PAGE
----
1. Have the revenue cycle managed by high-level employees. Orthopedic surgeons often leave their billing and revenue cycle management to lower skill level employees, trusting them to accurately bill for services rendered. Unfortunately, such employees often are not educated about the best practices for billing and coding, and y may be leaving money on the table by submitting inaccurately coded claims or failing to go after denied claims.
"The education and skill set of the person who is controlling the revenue is huge, and these people must stay on top of industry changes," says Nancy Moore, president of NBP, a practice management support company. "We regularly see practices where 30 percent of their accounts receivable is lost money due to inaction "
2. Make sure surgeons are dictating all the necessary details about a procedure. When dictating, physicians should describe the surgical procedure in detail, allowing the coder to clearly visualize the entirety of the surgical encounter, says Mona Kaul, chief coding and compliance officer of GENASCIS. This should include the type of approach used (endoscopic, percutaneous, open procedure, etc.), whether the procedure was anterior or posterior, the laterality and if the surgeon operated on more than one level. Physicians should also describe any implants/graft used, and include details such as the type of implant and the number of units used (i.e., screws). Finally, the physician's report should also establish medical necessity for the procedure, which needs to be defined through diagnosis codes.
If the coder has follow-up questions regarding the documentation within the medical record, clarification should be requested from the physician. All changes to the documentation must be made in writing and added to the patient’s record for possible future reference. Do not accept verbal direction as it may be subject to interpretation and is not part of the permanent medical record.
3. Know your procedure margins and prepare to negotiate a carve-out for appropriate procedures. Knowing the margins on each procedure allows you to negotiate reimbursement for a group or procedure that is negatively impacting the surgery center's profitability. When the group or procedure has a negative impact on revenues, suggest a carve-out to achieve adequate reimbursement. This is especially important as new, more expensive technology emerges because the old reimbursement levels may no longer be sufficient. "When some technologies first start coming out, reimbursement doesn't even cover supply cost," says Tom Faith of The C/N Group. "If asking for an appropriate increase doesn't work, focus on negotiating a carve-out with the payors for recognized reimbursement."
Understanding the average cost per case at your ASC is also important if you are looking to add a new specialty or procedure type because it promotes a good dialogue as far as setting reimbursement at a level that makes since for your ASC.
4. Employ eligibility and payment tracking software. One of the ways practices most frequently lose money is by seeing patients who are not eligible to receive coverage on their treatment, says Dave Wold, CEO of Healthcare Information Services. Eligibility software allows physicians to check the availability of the patient's coverage before he or she comes into the office. The software will show the patient's coverage status and whether the patient has unmet deductibles. If the patient does not meet coverage requirements, the practice has time to speak with the patient before the appointment and make prior payment arrangements.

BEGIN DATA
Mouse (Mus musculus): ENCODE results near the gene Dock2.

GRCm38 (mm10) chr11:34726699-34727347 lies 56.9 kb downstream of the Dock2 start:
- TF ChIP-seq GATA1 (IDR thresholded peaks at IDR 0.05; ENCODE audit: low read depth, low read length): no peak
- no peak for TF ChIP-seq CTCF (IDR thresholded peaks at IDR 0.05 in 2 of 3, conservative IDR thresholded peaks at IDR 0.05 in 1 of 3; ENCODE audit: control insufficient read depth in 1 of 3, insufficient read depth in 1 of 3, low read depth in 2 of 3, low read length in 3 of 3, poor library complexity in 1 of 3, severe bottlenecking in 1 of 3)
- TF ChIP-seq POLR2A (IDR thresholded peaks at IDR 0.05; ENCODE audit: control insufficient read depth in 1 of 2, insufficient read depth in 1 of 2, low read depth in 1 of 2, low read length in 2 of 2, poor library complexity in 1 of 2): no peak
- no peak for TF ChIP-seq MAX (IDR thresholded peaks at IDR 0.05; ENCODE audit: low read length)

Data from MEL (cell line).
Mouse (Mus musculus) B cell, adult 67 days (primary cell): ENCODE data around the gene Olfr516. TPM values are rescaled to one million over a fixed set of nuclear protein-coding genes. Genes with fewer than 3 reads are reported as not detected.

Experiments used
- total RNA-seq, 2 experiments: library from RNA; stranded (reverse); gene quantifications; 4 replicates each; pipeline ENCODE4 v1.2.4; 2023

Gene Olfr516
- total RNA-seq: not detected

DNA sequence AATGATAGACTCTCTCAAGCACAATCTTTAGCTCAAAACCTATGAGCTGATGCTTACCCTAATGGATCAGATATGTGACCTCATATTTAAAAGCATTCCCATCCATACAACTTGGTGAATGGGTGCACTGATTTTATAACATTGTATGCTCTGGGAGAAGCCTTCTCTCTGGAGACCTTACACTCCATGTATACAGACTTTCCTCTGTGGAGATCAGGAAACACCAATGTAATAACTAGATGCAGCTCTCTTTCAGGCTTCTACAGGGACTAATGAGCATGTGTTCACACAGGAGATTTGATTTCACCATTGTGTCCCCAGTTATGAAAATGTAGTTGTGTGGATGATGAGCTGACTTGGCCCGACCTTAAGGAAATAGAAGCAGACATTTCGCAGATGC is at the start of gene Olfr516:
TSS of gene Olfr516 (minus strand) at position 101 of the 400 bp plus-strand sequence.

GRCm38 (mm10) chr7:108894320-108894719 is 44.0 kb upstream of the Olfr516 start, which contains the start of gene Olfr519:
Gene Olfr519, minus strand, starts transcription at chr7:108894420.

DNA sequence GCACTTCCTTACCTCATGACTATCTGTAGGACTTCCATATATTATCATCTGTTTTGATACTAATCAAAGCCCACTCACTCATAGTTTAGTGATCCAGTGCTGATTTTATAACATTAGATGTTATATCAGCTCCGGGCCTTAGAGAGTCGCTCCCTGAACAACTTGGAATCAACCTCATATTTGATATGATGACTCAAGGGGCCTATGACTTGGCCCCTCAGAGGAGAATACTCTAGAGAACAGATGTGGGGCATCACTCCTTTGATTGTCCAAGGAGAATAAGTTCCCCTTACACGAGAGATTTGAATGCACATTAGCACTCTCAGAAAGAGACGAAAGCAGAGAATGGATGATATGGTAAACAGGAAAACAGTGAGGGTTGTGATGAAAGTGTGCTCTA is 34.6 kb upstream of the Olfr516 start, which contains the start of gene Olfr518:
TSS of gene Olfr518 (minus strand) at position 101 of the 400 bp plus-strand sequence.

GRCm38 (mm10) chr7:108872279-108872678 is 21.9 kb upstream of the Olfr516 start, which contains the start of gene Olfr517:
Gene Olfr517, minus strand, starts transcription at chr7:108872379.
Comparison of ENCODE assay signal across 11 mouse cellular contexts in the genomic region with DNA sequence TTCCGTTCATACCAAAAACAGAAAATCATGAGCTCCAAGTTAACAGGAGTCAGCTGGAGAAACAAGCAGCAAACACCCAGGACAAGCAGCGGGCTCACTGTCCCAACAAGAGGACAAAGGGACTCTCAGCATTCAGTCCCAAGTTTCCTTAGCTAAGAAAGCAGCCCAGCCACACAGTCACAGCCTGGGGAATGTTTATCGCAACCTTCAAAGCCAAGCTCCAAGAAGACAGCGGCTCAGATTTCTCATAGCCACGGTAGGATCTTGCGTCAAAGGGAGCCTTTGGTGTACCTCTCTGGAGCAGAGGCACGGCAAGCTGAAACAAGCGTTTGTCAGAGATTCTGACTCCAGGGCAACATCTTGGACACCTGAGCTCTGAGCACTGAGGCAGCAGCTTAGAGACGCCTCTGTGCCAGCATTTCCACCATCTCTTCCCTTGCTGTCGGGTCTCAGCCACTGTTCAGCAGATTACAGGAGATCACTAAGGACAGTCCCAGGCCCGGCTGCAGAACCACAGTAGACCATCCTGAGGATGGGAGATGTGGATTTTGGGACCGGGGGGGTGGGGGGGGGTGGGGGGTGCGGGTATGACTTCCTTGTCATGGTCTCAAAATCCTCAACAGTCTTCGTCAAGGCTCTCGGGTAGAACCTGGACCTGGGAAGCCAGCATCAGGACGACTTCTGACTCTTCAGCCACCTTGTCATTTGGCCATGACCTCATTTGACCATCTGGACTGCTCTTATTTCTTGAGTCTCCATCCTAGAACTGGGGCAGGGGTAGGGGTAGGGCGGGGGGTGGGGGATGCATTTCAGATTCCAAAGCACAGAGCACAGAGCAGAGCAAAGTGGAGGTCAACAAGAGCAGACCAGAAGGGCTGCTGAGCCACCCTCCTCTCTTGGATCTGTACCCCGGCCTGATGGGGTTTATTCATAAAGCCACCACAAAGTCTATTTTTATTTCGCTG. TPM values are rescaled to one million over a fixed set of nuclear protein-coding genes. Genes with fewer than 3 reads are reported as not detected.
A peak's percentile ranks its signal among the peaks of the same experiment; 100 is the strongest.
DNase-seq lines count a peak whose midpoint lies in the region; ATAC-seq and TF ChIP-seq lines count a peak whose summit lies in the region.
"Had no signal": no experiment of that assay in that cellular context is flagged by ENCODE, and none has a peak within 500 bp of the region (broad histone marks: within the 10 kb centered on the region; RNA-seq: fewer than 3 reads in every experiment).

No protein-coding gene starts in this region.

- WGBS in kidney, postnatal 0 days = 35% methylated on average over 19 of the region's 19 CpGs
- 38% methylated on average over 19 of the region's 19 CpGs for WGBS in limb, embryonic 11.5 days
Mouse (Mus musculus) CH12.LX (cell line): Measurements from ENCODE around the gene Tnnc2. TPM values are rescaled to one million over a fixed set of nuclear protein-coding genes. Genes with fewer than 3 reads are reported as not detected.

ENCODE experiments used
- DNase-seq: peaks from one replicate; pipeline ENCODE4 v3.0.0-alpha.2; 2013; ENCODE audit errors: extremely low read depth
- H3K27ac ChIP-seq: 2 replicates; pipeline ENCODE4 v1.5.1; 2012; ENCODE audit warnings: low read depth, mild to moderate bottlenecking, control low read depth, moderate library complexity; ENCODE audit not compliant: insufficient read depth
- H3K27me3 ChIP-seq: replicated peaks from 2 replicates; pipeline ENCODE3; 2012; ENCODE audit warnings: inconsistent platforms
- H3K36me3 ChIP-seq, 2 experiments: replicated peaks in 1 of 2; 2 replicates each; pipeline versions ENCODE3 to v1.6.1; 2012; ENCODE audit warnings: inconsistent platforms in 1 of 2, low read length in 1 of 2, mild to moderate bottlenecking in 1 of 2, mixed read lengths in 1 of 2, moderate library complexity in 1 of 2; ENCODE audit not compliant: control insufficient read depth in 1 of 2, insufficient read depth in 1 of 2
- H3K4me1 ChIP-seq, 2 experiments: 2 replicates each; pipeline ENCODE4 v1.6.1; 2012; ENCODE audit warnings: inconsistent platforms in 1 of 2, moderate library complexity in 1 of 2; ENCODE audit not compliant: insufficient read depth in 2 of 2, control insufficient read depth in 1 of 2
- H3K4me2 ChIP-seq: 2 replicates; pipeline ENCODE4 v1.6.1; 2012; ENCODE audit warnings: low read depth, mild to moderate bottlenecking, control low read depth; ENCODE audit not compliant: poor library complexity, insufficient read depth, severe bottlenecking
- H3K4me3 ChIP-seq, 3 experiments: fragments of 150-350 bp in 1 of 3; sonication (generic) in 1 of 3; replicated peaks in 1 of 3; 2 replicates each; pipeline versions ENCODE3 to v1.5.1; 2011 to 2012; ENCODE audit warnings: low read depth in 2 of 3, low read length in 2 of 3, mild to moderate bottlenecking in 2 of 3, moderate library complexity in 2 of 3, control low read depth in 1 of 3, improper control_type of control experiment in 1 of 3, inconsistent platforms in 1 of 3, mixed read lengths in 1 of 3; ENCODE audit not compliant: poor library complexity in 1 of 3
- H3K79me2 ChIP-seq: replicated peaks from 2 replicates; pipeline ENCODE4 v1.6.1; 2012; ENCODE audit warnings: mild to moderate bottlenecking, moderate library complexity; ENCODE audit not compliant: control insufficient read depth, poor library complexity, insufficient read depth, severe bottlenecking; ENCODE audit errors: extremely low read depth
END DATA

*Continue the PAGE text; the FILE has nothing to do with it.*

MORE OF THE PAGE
After a physician enters into a contract with a payor, he or she often assumes the contracts are met. However, payors sometimes underpay on contracts and losing this money can make a big difference to the practice. Mr. Wold said one of his clients recently identified over 500,000 underpayments while another discovered 100,000 instances where the payor stopped paying for a second procedure when contract guidelines stated the payor would. Payment tracking software allows the physician to enter in different negotiation schedules and then run the payments through to ensure the payor is meeting contract guidelines with each claim.
5. Create a process for dealing with denied claims. When claims are denied, orthopedic practice staff should know exactly how to deal with them. Have a process in place to locate the mistake, fix the error and then have the claim back out the door quickly so denials don't bump against filing deadlines. "In some cases, when practices receive a denial there is no activity on it because the practice hasn't staffed someone to take responsibility for denied claims," says Dave D'Silva, COO at Healthcare Information Services. "You're leaving money on the table by not fixing or appealing these claims."
Incentivize your employees to meet national benchmarks. If the staff still has trouble, you might want to consider outsourcing denied claims to achieve the best returns.
Related Articles on Orthopedic Practices:
How to Solve Cash Flow Issues: 5 Things for Orthopedic Surgeons and Practices to Know
5 Red Flags for Orthopedic Groups Recruiting New Physicians
6 Ways Orthopedic Practices Can Prepare for Young Athletes
Don't Leave Money on the Table: 5 Tips for Orthopedic Claims CodingWritten by Laura Miller | August 22, 2011
Here are five tips for maximizing contracts for orthopedic procedures.
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